Salmon pairs nicely with lighter red wines, rosé wines, dry whites, and sparkling wines due to its darker flesh.
While there aren’t many strict guidelines anymore for wine pairings, you’ll discover that some wines go better with salmon than others.
Pinot Noir or red Burgundy wine is one of the most traditional salmon combinations.
Pinot Noir and Burgundy are lighter-bodied, aromatic red wines that pair well with the robust flavours of wild Pacific salmon and Copper River salmon.
They have hints of dark fruit and floral aromas and flavours. Try a rosé of Pinot Noir, which will have slightly lighter flavours to match the fish, if you’re searching for lighter flavours to go with delicately flavoured Atlantic or farmed salmon.
Another great option could be Beaujolais. Both Beaujolais and Beaujolais Nouveau are light-bodied red wines with characteristics of fruit and earth that are made from the Gamay grape.
Low tannin levels in the wines complement salmon well and prevent the wine from dominating the fish.
This goes well with salmon that has been roasted in the oven or salmon that has a fruit sauce, like salmon with cherry sauce.
Ten Wines That Go Best With Salmon
Looking for more options? Here is a list of wines that go best with Salmon.
5 White wines that go well with salmon
Salmon grilled with lemon juice or fresh herbs goes beautifully with Sauvignon Blanc’s crisp acidity and citrus flavour.
Whether you choose unoaked Chardonnay or fuller-bodied Chardonnay that has been matured in oak, pairing it with salmon in a creamy sauce or butter is a surefire success
For a salmon dish with softer notes, this lovely white wine is a great option (e.g., baked salmon or poached salmon.)
This wine pairs beautifully with any spicy or savoury-sweet salmon dish because to its excellent tropical scents and citrus flavour notes.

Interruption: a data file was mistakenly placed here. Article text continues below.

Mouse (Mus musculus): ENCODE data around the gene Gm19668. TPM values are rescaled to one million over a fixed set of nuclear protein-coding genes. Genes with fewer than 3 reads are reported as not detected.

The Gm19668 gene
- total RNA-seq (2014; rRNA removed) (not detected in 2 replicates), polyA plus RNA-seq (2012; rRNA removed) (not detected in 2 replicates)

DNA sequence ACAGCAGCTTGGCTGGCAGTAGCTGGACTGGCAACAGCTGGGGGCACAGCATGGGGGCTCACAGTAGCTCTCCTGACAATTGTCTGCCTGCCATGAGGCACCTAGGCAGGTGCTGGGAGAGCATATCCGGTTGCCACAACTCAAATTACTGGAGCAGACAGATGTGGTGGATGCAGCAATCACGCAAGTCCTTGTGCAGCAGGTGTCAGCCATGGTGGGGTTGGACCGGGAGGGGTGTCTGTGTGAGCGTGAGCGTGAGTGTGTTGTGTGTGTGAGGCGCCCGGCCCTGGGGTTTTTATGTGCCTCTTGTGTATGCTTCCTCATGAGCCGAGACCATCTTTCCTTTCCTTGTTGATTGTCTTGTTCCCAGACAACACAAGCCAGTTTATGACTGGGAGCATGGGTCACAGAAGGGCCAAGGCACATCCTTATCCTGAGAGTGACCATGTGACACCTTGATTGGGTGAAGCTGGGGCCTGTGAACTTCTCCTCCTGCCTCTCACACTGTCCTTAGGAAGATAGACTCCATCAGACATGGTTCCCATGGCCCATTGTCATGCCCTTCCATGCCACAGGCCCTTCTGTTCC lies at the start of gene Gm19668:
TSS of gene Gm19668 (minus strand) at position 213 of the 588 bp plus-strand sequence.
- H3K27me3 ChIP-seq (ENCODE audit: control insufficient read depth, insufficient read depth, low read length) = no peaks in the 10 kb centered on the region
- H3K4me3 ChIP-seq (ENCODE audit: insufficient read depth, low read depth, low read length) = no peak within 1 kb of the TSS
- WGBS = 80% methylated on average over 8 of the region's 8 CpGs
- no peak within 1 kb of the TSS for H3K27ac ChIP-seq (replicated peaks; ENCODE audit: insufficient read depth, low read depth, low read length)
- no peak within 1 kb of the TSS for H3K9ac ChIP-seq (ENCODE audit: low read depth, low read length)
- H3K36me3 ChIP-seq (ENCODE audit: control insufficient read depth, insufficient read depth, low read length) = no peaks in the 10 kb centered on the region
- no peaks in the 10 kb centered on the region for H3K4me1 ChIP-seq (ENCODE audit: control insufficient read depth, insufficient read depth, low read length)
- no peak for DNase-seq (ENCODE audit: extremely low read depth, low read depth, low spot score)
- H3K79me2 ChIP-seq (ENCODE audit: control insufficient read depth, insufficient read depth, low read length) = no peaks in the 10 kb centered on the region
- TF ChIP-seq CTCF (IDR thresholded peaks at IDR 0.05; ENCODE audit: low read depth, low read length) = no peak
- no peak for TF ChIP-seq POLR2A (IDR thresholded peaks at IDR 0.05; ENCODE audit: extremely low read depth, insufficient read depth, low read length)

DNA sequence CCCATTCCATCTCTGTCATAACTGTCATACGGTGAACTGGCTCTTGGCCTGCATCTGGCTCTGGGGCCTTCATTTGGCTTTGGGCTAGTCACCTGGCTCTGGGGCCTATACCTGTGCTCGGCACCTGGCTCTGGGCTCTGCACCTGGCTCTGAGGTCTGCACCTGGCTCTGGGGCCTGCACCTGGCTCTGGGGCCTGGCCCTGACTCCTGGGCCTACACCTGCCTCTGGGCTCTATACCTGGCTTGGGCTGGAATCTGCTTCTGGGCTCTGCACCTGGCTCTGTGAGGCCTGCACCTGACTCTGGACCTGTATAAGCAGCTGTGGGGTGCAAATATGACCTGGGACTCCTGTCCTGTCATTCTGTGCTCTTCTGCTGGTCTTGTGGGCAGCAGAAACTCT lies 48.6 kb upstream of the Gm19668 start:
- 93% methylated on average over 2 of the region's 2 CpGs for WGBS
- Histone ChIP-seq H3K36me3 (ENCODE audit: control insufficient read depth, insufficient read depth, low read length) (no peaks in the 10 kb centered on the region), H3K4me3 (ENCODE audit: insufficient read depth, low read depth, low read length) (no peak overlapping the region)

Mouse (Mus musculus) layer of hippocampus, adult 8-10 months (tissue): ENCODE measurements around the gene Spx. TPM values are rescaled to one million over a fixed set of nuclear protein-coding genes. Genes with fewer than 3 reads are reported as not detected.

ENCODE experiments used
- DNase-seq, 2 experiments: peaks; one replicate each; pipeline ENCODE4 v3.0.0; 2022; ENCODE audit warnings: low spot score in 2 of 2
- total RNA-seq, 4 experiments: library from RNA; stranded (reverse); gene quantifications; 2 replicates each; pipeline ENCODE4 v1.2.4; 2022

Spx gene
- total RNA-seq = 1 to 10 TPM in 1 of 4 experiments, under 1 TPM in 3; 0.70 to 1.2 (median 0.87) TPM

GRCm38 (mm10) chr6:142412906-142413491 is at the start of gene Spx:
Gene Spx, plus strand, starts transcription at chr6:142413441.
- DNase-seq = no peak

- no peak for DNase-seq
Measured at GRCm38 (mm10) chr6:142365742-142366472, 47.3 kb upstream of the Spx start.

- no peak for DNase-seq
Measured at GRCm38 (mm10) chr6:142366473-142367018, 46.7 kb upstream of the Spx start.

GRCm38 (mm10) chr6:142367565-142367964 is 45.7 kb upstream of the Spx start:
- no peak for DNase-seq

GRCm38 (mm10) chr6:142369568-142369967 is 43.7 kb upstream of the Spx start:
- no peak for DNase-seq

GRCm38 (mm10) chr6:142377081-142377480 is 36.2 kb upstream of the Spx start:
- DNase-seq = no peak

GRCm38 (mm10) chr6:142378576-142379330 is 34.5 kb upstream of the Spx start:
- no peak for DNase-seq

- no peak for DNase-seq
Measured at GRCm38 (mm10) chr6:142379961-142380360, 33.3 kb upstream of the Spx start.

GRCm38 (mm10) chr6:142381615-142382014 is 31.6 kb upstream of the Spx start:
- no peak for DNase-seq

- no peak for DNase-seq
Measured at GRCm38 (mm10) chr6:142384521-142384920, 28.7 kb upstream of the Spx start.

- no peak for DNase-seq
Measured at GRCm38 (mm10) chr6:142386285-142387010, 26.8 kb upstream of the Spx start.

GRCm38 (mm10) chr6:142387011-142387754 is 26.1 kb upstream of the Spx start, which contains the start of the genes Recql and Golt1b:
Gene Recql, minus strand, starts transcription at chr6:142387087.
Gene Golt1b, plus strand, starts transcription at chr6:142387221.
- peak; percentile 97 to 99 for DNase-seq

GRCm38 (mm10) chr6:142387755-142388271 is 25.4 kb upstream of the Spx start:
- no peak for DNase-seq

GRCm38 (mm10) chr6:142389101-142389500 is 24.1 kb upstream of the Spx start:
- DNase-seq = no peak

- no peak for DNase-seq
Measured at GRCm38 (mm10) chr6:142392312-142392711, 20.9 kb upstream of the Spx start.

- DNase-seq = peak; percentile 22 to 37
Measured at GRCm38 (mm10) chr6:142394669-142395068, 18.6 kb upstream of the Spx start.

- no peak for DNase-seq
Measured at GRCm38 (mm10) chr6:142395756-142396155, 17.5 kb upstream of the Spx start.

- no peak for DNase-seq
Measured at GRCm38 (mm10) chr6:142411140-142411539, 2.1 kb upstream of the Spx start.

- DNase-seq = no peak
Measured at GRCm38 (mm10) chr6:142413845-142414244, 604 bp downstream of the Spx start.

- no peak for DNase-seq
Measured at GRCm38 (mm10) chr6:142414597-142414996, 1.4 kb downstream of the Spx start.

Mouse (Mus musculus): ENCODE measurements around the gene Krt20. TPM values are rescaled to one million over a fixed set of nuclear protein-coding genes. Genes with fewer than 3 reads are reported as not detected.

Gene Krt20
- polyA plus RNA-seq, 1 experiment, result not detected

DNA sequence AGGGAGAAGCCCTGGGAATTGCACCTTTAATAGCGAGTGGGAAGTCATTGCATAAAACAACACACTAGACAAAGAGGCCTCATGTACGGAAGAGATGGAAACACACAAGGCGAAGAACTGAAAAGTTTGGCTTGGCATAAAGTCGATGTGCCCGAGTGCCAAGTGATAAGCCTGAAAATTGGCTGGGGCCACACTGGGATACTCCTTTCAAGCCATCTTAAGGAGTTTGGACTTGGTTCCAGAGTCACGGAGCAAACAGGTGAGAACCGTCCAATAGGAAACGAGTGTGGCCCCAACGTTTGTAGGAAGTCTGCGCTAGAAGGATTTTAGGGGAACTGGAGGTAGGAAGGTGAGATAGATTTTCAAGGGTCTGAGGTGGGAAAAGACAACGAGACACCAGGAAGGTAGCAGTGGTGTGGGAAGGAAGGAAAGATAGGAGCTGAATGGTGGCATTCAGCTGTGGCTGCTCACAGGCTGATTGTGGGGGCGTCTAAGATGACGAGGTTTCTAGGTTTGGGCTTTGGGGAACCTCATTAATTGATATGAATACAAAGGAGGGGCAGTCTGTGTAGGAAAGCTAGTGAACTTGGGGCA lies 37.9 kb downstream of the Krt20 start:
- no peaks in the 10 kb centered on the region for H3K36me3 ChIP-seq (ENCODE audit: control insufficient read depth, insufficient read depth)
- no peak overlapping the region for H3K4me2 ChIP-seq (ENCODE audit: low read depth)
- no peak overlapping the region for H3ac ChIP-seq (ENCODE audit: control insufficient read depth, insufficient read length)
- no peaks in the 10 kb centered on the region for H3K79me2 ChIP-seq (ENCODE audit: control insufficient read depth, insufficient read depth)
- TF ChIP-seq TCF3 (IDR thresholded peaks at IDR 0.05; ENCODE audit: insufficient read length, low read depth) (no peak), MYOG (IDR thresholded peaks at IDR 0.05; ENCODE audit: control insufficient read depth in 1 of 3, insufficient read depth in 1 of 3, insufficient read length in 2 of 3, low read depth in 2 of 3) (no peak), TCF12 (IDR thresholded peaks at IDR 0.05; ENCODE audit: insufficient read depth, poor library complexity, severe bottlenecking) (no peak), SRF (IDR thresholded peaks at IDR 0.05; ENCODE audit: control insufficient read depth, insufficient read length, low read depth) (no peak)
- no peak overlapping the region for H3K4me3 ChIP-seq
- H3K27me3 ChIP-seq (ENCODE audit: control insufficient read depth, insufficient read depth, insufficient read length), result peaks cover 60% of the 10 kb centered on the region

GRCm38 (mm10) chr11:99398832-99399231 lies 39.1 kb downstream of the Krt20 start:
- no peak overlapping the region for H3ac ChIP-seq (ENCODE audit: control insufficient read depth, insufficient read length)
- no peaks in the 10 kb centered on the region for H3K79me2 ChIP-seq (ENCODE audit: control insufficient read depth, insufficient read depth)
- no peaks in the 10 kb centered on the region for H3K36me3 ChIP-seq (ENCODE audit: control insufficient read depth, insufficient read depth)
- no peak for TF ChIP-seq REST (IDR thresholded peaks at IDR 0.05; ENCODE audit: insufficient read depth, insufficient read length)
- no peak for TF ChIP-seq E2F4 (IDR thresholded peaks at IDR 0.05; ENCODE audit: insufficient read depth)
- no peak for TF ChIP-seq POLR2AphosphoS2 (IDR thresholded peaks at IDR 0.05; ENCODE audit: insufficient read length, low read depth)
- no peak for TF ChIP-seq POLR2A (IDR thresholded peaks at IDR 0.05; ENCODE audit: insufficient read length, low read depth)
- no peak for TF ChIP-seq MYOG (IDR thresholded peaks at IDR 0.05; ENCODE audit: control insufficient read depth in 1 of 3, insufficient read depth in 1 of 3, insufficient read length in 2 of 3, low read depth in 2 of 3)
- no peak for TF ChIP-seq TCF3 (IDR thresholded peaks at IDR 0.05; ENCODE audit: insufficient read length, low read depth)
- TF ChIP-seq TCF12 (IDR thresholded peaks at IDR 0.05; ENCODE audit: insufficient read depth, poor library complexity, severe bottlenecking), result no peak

So if you want to fish made of sweet syrup, brown sugar, or ginger, this wine is your go-to choice.
5. Pinot Gris:
Salmon pairs well with most meaty fish and seafood dishes, including Pinot Gris, a light, fruity white wine.
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Grenache and its Spanish sister, Garnacha, are excellent pairings with grilled or smoked salmon. The earthy and smoky characteristics of the medium-bodied red Grenache stand up well to the salmon’s smokey flavour.
The medium acidity and tannins in the wine will also assist to balance out the fattiness of the fish and create a satisfying meal.
7. Pinot Noir:
Pinot Noir or red Burgundy wine is one of the most traditional salmon combinations. Pinot Noir and Burgundy are lighter bodied, aromatic red wines that pair well with the robust flavours of wild Pacific salmon and Copper River salmon.
They have hints of dark fruit and floral aromas and flavours. Try a rosé of Pinot Noir, which will have slightly lighter flavours to match the fish, if you’re searching for lighter flavours go with delicately flavoured Atlantic or farmed salmon